This activity is also available in downloadable flyers in many languages
Each day, automated meteorological systems and human observers around the world produce and share weather data through a global network. Predictions centres use the observations to produce global, regional and local forecasts. The quality of these forecasts depends on accurate weather observations from polar regions.
image: Nicola Munro, Halley Research Station, Antarctica
Observe the weather today where you live:
1. Air Temperature – warm, cold? Value in degrees Celsius?
2. Precipitation – do you currently experience rain or snow?
3. Wind – do you observe calm or windy conditions? Did you measure the wind, or observe its effects on trees or flags?
4. Visibility – how far can you see (in metres)?
5. Cloud cover – do you see clear sky, sky and cloud, or only clouds?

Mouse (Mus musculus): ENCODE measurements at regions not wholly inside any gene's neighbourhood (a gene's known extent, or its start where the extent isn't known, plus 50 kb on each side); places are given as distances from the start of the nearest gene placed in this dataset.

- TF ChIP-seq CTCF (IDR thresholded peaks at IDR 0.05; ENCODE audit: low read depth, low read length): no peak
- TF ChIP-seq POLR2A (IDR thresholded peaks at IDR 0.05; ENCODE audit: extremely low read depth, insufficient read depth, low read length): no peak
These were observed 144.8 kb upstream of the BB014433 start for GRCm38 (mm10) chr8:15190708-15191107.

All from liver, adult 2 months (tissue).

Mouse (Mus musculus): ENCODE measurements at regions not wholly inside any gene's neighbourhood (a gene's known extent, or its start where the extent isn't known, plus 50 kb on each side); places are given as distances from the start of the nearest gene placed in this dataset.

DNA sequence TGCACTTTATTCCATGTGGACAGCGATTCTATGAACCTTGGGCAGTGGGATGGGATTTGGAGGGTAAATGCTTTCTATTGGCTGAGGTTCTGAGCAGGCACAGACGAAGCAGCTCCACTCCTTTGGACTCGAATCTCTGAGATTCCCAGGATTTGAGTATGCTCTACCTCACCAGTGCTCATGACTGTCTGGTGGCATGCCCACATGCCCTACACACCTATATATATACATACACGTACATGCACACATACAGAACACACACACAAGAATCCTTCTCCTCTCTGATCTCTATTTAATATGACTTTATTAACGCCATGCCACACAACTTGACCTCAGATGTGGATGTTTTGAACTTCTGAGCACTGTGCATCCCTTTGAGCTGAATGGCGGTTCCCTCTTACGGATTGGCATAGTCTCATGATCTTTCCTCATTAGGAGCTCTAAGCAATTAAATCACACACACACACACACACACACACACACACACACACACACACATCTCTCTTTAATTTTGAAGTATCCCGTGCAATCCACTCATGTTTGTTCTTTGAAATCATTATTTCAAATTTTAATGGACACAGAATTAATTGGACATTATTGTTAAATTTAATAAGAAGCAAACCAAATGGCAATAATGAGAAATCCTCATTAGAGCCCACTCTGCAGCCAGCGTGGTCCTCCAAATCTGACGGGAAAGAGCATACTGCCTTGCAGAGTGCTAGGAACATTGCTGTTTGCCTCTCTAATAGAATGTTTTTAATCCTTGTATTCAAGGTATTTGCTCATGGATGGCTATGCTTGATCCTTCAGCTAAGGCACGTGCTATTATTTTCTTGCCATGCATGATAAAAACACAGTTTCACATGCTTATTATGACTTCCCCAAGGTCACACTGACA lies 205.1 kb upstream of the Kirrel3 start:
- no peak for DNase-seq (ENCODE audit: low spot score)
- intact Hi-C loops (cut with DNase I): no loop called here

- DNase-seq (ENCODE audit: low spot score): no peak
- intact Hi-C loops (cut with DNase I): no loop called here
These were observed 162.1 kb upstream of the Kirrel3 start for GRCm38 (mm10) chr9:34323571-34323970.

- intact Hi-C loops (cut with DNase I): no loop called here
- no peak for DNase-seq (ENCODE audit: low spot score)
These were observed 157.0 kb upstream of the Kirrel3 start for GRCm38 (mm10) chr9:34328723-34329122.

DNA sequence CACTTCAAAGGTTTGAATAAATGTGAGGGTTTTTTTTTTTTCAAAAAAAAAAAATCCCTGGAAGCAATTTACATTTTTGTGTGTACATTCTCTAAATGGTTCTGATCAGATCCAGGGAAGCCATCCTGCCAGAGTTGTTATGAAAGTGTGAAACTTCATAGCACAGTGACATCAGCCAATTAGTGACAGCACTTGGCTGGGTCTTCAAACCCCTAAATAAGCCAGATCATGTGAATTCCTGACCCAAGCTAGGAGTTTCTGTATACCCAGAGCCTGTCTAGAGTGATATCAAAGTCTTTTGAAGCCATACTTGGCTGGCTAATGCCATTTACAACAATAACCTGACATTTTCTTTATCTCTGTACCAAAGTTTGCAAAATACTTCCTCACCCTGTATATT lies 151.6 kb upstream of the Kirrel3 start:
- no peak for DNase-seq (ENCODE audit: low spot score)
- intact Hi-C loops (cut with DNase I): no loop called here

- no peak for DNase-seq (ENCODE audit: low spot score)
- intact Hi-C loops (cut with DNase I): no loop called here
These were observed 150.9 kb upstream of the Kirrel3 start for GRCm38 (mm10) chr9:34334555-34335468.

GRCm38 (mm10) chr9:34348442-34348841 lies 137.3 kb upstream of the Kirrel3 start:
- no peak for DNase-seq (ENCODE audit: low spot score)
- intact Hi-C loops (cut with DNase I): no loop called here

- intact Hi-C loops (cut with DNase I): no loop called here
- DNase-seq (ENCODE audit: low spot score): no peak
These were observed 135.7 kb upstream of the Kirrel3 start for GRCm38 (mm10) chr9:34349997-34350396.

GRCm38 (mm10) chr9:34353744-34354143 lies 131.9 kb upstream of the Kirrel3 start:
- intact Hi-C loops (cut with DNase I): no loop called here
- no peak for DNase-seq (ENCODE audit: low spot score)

1. Launch a virtual balloon at www.ipy.org and include your observations.
2. Using the WMO world weather map and the virtual balloon map, compare your local weather to weather in the Arctic and elsewhere on the planet, and to weather reported by other classes around the world.
1. How do you react to your local weather? Do you wear different clothing? Do you choose certain types of transportation? Do you change the heating or cooling of your home?
2. What do these observations tell you about seasonal effects? About local effects? About differences between your location and polar locations?
For global and Arctic weather information, check http://www.worldweather.org/.
Visit the Above The Poles ipy.org pages for links to Antarctic weather information and for other activities about auroras, satellite observations, and astronomy.
image: Kirsty Stead Launching a weather balloon at Halley Research Station, Antarctica